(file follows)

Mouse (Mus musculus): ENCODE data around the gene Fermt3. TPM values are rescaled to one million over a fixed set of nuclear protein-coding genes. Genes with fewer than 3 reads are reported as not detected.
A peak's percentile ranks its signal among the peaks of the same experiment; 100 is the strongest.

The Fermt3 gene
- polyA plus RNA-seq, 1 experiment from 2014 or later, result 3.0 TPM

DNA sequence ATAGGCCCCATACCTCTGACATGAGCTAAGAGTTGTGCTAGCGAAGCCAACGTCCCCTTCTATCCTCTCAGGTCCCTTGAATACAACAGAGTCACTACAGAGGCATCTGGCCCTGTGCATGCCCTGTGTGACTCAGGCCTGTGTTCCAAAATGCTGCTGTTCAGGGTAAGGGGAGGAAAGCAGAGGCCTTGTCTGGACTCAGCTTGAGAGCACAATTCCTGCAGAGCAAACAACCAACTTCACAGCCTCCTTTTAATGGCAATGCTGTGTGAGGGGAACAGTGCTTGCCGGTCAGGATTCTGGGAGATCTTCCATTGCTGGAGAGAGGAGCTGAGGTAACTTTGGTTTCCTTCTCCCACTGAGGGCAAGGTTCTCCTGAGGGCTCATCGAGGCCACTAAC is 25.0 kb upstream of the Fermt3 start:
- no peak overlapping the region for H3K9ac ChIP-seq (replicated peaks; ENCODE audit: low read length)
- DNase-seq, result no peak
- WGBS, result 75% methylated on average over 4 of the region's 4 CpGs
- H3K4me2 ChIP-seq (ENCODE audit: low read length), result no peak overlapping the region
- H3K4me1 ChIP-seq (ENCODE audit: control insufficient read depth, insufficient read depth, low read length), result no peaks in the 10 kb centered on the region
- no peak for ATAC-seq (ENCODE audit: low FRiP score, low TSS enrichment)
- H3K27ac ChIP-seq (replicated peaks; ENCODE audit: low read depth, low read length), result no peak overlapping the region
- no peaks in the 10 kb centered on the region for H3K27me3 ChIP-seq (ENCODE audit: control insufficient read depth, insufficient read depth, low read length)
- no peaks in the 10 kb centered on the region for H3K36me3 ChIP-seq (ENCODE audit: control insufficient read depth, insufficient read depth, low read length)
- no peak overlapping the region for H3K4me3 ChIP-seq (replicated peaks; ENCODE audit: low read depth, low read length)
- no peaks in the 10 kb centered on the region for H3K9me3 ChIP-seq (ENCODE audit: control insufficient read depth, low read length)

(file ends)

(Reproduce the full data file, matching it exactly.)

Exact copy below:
Mouse (Mus musculus): ENCODE data around the gene Fermt3. TPM values are rescaled to one million over a fixed set of nuclear protein-coding genes. Genes with fewer than 3 reads are reported as not detected.
A peak's percentile ranks its signal among the peaks of the same experiment; 100 is the strongest.

The Fermt3 gene
- polyA plus RNA-seq, 1 experiment from 2014 or later, result 3.0 TPM

DNA sequence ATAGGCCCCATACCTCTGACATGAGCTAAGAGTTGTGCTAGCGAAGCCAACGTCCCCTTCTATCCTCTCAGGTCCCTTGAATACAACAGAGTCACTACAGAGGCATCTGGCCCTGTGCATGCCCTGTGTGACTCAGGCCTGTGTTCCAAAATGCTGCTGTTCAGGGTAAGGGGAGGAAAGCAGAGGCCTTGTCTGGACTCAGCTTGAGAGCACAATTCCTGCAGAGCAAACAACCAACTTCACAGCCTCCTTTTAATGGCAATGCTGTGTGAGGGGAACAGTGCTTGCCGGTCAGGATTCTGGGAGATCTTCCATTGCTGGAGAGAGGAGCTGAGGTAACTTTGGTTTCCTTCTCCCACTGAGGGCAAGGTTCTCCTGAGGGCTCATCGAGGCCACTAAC is 25.0 kb upstream of the Fermt3 start:
- no peak overlapping the region for H3K9ac ChIP-seq (replicated peaks; ENCODE audit: low read length)
- DNase-seq, result no peak
- WGBS, result 75% methylated on average over 4 of the region's 4 CpGs
- H3K4me2 ChIP-seq (ENCODE audit: low read length), result no peak overlapping the region
- H3K4me1 ChIP-seq (ENCODE audit: control insufficient read depth, insufficient read depth, low read length), result no peaks in the 10 kb centered on the region
- no peak for ATAC-seq (ENCODE audit: low FRiP score, low TSS enrichment)
- H3K27ac ChIP-seq (replicated peaks; ENCODE audit: low read depth, low read length), result no peak overlapping the region
- no peaks in the 10 kb centered on the region for H3K27me3 ChIP-seq (ENCODE audit: control insufficient read depth, insufficient read depth, low read length)
- no peaks in the 10 kb centered on the region for H3K36me3 ChIP-seq (ENCODE audit: control insufficient read depth, insufficient read depth, low read length)
- no peak overlapping the region for H3K4me3 ChIP-seq (replicated peaks; ENCODE audit: low read depth, low read length)
- no peaks in the 10 kb centered on the region for H3K9me3 ChIP-seq (ENCODE audit: control insufficient read depth, low read length)